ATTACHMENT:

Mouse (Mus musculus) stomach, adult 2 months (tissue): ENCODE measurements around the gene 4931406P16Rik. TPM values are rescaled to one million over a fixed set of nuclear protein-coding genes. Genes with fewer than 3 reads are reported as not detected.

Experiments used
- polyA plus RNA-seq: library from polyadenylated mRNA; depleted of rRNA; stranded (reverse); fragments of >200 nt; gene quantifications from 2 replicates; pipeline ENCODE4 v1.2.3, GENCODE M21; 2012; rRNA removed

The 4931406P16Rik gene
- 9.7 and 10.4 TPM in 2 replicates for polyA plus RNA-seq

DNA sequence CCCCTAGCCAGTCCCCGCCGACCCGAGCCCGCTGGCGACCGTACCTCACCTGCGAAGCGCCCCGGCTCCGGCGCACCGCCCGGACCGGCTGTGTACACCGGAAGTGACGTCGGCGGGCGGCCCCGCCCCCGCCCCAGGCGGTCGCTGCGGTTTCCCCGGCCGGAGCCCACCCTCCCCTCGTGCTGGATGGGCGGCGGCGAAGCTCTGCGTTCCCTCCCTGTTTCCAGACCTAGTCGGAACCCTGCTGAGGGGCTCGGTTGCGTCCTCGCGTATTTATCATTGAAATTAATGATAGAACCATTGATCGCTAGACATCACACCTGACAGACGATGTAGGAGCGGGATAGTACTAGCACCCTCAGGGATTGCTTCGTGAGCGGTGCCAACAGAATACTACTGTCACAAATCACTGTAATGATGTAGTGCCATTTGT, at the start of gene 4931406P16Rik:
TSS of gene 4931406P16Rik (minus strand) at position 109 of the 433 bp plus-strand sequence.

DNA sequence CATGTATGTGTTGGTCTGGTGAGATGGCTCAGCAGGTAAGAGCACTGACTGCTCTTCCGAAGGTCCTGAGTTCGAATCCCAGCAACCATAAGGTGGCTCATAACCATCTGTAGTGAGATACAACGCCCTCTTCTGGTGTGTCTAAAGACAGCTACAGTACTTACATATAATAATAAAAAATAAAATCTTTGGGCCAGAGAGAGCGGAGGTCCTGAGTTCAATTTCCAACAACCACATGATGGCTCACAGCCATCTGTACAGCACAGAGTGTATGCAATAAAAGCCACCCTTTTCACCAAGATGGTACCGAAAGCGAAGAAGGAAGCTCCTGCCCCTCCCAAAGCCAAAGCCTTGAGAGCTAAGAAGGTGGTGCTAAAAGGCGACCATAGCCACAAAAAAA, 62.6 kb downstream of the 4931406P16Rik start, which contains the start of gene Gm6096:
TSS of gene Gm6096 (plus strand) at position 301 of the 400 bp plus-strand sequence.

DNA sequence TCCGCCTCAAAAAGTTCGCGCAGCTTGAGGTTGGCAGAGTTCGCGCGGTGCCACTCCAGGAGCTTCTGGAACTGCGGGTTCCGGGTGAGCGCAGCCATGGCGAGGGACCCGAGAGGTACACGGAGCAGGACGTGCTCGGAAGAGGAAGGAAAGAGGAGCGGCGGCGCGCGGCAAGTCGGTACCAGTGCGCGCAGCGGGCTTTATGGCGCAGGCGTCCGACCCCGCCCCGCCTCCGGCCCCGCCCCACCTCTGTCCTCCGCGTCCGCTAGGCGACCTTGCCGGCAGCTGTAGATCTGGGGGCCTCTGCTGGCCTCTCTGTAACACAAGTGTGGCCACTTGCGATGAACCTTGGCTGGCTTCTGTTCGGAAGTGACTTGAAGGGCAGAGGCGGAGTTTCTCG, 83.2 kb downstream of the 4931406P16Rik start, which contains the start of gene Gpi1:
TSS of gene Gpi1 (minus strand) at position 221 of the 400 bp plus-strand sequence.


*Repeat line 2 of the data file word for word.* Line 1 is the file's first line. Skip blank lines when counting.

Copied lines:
Experiments used